Sam Ijioma
22 May 2011
Response to [tessa]

I feel exactly the same and could not express it better. My salary is paltry in comparison to what these useless penpushers are commanding and I have concluded that they can obviously manage without my contribution. I find myself deeply offended by the amount of digging I have had to do even to find this story. AI appears to be either in denial or hoping that time will result in forgetfulness. I resent being assumed to be senile as well as stupid.

Adrian Ward
3 Apr 2011

I have only today learnt of the enormity of this hideous issue and have immediately cancelled my direct debit. There will be many more like me.

23 Mar 2011

Amnesty have lost the plot. Its become top heavy with too many donations going to fat cats with their fingers in the till. I have no choice but to cancel my membership. The UN Secretary General gets paid less than these greedy urchins. Amnesty needs new honest leaders on realistic salaries. Until then many of us in Bristol will not be returning. I cannot believe i am doing this...goodbye Amnesty.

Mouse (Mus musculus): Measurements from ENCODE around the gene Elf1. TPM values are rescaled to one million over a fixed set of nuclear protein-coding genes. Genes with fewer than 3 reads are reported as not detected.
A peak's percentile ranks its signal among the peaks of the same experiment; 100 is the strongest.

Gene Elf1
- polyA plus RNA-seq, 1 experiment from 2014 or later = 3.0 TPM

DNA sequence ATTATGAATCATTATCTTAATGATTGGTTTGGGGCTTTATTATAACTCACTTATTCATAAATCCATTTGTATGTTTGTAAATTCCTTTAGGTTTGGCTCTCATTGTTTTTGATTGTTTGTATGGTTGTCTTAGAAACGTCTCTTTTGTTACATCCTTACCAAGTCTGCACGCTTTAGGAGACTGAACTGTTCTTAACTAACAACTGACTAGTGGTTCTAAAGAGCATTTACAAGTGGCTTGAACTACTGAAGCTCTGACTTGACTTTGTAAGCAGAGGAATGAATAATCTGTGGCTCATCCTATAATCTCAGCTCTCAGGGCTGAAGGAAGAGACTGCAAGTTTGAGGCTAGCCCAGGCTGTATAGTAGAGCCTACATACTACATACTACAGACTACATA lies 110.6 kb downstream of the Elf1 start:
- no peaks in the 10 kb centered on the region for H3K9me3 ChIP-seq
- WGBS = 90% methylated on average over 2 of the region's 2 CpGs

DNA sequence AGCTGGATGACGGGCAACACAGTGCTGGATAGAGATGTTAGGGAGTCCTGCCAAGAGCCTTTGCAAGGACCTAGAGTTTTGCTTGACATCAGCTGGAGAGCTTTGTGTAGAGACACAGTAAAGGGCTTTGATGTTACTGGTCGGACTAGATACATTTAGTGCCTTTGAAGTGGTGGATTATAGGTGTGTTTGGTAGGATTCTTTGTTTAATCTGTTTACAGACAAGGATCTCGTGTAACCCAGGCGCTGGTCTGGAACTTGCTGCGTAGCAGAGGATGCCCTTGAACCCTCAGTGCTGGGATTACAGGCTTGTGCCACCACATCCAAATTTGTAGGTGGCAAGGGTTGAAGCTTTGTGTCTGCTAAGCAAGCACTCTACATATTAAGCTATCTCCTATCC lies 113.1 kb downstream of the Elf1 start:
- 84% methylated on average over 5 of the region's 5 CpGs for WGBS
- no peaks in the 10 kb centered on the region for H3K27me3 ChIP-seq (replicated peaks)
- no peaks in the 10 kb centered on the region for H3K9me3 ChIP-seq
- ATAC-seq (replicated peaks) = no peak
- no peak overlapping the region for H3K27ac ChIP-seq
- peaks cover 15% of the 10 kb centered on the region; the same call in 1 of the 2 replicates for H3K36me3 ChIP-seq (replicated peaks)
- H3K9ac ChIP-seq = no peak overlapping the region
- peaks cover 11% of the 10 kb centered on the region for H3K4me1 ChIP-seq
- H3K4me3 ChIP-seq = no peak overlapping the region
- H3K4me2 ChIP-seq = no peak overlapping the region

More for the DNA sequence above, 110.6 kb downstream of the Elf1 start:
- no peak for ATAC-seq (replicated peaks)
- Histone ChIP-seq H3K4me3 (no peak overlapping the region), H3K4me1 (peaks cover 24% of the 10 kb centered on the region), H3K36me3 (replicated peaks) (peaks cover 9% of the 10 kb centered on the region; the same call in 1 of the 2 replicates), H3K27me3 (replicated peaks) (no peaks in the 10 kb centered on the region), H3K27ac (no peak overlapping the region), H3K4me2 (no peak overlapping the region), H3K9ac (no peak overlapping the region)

Steve Myhill
21 Mar 2011

Will someone tell me why anyone should donate part of their hard earned cash to an organisation that is so profligate with contributions, instead of putting them to the use intended by the donor? This whole episode smacks of wet, weak mismanagement.

Roger Hutchins, D.Phil
19 Mar 2011

For more than three decades, most of my adult life, I have supported Amnesty with the modest monthly payments I could afford.
I am outraged that Khan's and Gilmore's greed has plundered Amnesty's funds, that the structure and management of the organisation enabled them to do so, that Khan was authorised to negotiate her close colleagure Gilmore's severance package.
How and why was Khan awarded a £58,900 increase for her last year? Why is her replacement Salil Shetty being paid almost £200,000? Was nothing learned before that appointment? A charity is not a milk cow. Is there nobody of real ability out there who has made his/her grub-stake in business, and would consider it an honour to work for Amnesty for 4 to 8 years for a salary that bears some relation to the values of supporters?
It may be true that the £860,000 spread across millions of supporters is only pence per person, but thats entirely NOT the point.
Robin Rowley's view (above) should be the one that prevails. But I am agonised to find that I can not follow his example. I have lost trust in Amnesty. The revealed structural faults, supine management, secret deals, continuing top salary levels, are repulsive. I have cancelled my membership, and it feels like a ghastly bereavement.

3 Mar 2011